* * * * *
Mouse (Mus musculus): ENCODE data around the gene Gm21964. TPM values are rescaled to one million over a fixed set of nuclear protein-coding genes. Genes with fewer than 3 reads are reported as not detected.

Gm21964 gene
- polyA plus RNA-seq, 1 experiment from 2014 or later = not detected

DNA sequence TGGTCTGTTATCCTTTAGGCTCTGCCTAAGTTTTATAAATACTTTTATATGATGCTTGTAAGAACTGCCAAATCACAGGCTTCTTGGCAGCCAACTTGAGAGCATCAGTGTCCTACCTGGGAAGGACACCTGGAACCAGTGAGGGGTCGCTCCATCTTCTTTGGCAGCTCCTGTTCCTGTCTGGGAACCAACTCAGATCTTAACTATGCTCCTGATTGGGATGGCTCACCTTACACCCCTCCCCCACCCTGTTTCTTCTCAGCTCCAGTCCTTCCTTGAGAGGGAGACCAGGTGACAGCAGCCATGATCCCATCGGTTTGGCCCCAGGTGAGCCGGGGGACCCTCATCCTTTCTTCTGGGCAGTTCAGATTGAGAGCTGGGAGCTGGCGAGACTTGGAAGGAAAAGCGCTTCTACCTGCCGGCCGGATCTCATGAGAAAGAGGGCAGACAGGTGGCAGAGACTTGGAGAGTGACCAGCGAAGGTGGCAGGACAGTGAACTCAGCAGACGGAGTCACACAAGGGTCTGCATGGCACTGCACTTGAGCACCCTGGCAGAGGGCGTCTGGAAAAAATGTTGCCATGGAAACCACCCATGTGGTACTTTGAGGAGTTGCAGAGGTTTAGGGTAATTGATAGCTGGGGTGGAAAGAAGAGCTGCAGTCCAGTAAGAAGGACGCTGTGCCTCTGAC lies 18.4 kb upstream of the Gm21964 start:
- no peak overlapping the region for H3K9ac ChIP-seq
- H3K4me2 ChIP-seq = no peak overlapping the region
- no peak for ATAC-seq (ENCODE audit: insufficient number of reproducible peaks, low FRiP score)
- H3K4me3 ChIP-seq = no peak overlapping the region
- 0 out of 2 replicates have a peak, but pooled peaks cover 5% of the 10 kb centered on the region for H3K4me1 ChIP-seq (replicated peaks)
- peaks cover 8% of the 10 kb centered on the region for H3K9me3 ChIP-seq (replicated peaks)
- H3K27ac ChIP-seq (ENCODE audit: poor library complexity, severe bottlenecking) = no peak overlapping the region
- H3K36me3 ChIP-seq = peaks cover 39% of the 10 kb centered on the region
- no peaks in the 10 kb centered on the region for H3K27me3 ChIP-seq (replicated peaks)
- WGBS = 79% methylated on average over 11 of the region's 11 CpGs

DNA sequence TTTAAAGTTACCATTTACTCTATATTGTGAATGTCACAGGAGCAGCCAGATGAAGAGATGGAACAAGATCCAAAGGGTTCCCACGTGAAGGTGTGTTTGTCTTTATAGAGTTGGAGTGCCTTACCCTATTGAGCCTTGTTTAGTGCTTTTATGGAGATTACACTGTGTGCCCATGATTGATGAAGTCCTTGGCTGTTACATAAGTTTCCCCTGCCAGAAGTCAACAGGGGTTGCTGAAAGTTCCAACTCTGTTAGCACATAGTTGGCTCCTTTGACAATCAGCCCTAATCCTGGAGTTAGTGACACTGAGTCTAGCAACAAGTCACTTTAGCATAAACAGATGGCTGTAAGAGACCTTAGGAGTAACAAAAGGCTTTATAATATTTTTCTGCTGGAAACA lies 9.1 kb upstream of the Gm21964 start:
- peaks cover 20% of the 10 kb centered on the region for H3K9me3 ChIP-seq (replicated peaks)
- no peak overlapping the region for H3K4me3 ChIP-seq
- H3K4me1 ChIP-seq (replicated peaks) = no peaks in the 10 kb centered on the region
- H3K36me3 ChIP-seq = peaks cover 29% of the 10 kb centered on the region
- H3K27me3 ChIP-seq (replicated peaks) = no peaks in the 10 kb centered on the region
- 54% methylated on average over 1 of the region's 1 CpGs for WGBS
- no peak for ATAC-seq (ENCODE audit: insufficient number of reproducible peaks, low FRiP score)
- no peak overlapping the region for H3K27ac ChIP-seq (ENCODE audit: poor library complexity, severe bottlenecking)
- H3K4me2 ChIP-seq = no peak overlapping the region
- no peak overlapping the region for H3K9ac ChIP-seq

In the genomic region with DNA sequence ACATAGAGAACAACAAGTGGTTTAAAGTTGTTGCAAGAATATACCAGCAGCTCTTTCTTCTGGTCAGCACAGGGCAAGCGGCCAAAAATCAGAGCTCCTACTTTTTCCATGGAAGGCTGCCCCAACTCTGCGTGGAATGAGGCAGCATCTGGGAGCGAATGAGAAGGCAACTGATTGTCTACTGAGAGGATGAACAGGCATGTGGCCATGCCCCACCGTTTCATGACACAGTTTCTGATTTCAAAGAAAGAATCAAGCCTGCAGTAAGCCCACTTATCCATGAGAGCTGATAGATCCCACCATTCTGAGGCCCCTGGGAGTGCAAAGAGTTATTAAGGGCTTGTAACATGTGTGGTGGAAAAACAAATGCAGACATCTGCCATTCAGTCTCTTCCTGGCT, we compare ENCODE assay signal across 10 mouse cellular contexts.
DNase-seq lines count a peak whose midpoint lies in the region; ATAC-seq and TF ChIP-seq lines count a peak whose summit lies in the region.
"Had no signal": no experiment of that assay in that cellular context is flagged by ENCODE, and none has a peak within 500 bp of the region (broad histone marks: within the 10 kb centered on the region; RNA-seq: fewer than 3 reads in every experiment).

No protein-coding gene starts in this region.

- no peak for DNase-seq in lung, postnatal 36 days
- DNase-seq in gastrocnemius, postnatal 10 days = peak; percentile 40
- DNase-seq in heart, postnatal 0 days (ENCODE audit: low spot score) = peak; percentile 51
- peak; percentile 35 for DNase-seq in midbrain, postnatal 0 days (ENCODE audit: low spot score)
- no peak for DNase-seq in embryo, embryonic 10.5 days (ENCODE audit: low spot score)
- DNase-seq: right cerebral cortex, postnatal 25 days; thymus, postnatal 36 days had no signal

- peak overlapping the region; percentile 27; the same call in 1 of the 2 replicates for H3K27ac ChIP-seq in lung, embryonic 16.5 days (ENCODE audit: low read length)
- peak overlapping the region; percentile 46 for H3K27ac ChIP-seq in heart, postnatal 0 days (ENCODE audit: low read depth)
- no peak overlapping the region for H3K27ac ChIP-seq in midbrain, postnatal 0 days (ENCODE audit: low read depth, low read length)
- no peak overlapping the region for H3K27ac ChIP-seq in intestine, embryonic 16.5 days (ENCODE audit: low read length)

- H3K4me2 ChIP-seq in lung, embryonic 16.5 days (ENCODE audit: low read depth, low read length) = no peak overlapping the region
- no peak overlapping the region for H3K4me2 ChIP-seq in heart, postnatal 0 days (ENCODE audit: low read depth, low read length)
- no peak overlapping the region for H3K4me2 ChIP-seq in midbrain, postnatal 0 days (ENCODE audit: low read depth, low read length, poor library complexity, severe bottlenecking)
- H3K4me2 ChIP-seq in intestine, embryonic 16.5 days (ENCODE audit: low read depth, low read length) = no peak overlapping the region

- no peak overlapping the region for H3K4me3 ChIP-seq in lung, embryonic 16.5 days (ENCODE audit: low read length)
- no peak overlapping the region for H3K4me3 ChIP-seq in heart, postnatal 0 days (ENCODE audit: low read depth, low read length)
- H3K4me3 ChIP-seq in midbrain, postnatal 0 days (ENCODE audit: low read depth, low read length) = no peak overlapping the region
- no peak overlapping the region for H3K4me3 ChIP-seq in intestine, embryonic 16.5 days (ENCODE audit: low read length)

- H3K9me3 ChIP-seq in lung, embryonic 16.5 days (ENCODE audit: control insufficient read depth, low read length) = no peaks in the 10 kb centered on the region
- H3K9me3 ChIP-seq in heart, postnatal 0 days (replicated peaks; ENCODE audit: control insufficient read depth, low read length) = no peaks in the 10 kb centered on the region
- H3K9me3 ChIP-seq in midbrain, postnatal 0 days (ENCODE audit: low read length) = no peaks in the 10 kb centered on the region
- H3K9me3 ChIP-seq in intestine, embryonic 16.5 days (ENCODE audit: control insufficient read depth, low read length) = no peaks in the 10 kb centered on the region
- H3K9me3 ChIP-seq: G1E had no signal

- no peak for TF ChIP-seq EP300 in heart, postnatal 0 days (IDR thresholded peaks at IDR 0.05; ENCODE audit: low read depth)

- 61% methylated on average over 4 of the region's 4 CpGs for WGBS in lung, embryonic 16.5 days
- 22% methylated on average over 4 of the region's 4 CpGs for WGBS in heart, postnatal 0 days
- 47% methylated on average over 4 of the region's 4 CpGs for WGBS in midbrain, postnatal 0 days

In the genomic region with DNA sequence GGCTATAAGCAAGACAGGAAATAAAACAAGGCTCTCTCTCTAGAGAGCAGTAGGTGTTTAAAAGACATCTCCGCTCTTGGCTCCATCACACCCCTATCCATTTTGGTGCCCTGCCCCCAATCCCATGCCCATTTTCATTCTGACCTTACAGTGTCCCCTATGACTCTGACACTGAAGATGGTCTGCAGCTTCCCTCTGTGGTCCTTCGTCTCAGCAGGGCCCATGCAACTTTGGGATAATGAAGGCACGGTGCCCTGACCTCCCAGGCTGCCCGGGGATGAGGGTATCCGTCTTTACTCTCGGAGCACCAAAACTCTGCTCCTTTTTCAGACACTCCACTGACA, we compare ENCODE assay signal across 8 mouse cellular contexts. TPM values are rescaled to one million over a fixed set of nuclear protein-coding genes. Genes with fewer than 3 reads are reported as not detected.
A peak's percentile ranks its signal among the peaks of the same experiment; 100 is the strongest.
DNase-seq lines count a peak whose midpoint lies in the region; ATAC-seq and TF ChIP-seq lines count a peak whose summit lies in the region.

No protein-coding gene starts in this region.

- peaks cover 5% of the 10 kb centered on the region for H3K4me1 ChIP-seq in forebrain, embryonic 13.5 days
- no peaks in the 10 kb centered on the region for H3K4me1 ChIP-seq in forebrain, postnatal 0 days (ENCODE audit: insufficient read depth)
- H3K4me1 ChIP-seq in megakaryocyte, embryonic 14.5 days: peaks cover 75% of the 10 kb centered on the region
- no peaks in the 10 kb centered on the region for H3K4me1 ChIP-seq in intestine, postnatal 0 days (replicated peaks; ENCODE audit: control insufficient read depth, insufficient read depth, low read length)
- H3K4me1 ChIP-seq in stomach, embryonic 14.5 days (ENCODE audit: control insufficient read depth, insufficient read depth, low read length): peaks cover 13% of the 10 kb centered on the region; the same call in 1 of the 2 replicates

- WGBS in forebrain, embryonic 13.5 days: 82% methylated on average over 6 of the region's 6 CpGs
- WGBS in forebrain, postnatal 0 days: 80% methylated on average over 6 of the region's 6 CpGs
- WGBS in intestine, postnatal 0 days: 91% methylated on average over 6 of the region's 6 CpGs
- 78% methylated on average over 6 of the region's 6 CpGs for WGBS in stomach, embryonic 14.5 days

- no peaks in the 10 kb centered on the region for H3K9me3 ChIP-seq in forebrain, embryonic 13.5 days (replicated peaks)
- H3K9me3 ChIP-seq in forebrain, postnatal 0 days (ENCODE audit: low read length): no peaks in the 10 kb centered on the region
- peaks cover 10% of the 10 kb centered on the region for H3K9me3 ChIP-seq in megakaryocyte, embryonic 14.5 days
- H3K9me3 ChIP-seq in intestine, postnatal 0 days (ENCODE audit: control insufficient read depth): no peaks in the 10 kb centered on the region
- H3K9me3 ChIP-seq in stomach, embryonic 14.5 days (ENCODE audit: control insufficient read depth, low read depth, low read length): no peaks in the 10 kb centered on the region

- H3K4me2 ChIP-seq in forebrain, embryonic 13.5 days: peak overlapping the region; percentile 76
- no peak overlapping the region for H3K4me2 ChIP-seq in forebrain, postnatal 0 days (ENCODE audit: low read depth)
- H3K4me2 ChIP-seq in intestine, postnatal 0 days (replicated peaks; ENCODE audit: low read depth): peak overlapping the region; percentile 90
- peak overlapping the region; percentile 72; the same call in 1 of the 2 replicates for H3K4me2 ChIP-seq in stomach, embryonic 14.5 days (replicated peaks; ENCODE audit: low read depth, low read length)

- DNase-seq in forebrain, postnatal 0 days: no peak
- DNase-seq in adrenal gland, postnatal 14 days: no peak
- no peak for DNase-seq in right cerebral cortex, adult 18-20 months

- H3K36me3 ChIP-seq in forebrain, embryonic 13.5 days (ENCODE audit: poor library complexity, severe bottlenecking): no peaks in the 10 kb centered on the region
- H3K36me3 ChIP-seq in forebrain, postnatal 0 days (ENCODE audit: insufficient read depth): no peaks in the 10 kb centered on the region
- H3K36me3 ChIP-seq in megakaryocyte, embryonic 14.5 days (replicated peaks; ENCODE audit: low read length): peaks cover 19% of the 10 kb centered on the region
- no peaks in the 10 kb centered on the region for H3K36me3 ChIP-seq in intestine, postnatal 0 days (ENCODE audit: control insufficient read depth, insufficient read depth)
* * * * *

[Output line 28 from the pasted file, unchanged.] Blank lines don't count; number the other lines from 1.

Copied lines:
"Had no signal": no experiment of that assay in that cellular context is flagged by ENCODE, and none has a peak within 500 bp of the region (broad histone marks: within the 10 kb centered on the region; RNA-seq: fewer than 3 reads in every experiment).